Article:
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Lincoln Cathedral: Day 10 (Andrew Eastman)

Ten days ago, 24 pilgrims began a journey knowing their mission to raise their voices to God in prayerful song, but not knowing how it would touch them in return. Yesterday, on our final day at Lincoln Cathedral, the magnitude of our collective and individual experiences came to its culmination through a Choral Eucharist and our final Evensong. We were elated, emotional, and yes, exhausted – the good exhaustion you feel when you have accomplished something you are proud of.

We have all been impacted in different ways by the experience—strengthened as musicians, spiritually deepened, touched by the warmth of strangers, and awed by the magnitude of what we just accomplished in such an amazing and historical place.

We have walked the same soil as Romans, Normans, Danes, and Saxons have before us. We have touched the same stone walls and walked on the same stone floors that the peasants of the Middle Ages did. We’ve sat in the seats of the nobility, and in some case royalty. We have worshipped in a space where countless millions have worshipped before us, quite literally a place of martyrs and saints. We have raised our voices in praise to God, echoing with those of others that came before us these past centuries. Now we have left our mark like all those pilgrims before us. This realization has had a deep impact on us all.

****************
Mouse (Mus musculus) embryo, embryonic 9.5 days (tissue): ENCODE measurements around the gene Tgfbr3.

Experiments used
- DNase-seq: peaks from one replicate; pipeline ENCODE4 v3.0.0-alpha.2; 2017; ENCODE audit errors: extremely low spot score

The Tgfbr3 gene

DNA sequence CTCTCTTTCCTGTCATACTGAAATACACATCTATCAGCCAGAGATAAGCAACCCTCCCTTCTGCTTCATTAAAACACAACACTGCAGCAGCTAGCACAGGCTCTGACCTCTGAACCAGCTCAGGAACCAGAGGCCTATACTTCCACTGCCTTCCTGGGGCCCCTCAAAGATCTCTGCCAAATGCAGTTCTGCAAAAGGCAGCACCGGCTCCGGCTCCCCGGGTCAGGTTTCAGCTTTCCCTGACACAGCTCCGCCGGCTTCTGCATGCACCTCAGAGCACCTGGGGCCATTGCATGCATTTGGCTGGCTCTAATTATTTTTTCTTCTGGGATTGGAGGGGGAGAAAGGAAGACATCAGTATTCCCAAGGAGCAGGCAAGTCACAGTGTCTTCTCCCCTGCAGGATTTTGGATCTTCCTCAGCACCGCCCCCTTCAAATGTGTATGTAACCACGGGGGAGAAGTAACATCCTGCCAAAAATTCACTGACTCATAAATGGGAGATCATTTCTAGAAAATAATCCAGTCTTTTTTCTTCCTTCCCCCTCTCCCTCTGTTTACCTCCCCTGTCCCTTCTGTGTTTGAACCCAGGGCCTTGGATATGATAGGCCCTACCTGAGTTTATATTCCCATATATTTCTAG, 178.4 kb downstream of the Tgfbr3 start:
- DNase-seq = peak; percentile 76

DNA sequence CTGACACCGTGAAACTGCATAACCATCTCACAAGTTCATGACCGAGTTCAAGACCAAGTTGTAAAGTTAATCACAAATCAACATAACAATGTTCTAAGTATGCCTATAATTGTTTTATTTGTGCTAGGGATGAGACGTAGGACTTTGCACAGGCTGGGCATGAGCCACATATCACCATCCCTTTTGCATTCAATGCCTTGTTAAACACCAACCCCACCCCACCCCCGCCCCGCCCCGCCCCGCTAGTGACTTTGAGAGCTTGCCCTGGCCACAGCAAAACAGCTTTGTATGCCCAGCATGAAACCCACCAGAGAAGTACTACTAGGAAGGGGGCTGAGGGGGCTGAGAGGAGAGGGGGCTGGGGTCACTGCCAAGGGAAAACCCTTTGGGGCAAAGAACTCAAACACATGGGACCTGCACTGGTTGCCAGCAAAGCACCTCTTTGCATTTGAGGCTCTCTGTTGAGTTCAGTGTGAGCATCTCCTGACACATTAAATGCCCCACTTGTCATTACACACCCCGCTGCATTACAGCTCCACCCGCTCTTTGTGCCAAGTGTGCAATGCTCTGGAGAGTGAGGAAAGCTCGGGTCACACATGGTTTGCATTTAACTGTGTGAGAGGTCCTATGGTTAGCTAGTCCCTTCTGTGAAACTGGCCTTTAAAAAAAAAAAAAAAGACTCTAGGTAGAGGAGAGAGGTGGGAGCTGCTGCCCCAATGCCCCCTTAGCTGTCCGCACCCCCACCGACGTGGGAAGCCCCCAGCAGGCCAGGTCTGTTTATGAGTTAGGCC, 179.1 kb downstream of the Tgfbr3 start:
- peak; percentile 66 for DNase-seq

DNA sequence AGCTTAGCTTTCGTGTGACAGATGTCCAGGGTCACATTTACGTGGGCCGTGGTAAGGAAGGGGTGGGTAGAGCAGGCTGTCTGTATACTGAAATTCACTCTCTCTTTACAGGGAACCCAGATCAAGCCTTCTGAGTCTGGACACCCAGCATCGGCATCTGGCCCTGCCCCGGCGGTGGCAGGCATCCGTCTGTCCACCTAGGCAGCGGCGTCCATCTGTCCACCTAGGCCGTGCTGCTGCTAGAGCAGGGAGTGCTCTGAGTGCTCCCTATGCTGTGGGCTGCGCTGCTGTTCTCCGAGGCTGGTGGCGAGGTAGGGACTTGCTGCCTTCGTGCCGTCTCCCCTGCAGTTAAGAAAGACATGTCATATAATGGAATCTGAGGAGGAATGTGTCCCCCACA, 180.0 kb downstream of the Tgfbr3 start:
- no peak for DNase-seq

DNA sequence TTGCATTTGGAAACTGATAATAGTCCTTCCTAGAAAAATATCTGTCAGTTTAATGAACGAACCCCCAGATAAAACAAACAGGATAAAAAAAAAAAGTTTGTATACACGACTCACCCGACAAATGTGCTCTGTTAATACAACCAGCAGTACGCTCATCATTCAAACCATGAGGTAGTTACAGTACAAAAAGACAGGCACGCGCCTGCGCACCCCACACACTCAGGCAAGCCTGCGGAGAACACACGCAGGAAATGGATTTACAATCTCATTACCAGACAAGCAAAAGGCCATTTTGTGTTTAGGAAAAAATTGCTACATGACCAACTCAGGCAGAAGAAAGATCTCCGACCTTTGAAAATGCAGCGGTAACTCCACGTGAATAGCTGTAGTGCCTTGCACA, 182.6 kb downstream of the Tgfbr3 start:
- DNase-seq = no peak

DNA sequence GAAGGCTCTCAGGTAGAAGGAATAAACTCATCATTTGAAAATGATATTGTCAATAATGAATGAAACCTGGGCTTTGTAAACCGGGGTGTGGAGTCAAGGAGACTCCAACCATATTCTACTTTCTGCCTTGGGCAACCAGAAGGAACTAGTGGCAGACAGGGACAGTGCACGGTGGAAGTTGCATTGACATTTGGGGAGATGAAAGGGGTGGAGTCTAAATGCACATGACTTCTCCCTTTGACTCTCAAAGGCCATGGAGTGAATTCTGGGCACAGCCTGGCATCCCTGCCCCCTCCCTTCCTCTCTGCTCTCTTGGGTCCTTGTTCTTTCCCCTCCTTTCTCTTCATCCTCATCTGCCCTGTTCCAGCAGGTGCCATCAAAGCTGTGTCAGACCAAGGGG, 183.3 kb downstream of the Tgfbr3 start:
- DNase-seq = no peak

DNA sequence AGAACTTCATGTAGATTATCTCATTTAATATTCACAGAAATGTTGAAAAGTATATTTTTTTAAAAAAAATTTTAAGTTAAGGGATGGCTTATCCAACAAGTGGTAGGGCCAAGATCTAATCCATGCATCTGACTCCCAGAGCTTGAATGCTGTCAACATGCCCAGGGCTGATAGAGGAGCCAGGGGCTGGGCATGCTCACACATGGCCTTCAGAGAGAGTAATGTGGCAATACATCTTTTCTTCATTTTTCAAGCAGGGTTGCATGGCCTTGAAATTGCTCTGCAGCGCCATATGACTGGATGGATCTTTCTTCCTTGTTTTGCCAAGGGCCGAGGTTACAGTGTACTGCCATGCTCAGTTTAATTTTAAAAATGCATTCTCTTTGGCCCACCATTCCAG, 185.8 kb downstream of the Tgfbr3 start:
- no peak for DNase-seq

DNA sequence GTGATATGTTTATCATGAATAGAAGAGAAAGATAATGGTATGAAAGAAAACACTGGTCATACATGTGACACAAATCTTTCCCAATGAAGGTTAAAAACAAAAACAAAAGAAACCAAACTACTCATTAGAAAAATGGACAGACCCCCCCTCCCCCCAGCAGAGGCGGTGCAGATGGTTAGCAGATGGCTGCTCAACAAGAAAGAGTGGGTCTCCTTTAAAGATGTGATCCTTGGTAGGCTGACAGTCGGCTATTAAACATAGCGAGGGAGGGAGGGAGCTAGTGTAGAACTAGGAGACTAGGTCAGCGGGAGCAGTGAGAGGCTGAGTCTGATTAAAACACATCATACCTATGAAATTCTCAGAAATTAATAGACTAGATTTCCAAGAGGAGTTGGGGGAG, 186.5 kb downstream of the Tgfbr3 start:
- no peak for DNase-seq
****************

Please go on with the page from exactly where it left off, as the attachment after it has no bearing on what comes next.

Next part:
I asked my fellow pilgrims how this journey has impacted them. Here are some of those thoughts:

I was overwhelmed by the connection to history, left with wonder and awe to offer praise in a manner and precise location where others have for centuries.

Through this experience I have learned to accept what God has placed in your path with grace. Listening to the choir sing while I could not, brought heaven to earth—a precious gift.

The great cloud of witness has for centuries sacrificed, paved. and preserved the way for us to sing freely in praise to God. We have now joined that cloud by virtue of our song, prayers, and a few tears.

A deepened realization of connection from the kindness we were shown, the welcoming acceptance we received, the wit of locals, and the banding together in times of need we experienced. Despite our human frailties and quirks of personality, I witnessed something divine—the respect and love we all shared in this beautiful endeavor.

To hear the choir sing every day that “there is none other that fighteth for us, than you, O God” and to be in a place that has been prayed in daily for over 1,000 years is quite a marvel. The cathedral, its history, the words of the liturgy and prayer have reoriented me and my heart upwards.

I saw myself at the beginning of the week as a dry and rather brittle plant that had suffered from drought. That surprised me, but I have consciously invited the Holy Spirit to soak into me through the daily Evensong. I see myself now as renewed—rehydrated—and deeply blessed by the music and prayer.

We have all been blessed by this trip in one way or another. We are thankful for the opportunity and all of you that supported us to make this pilgrimage possible.

–Andrew Eastman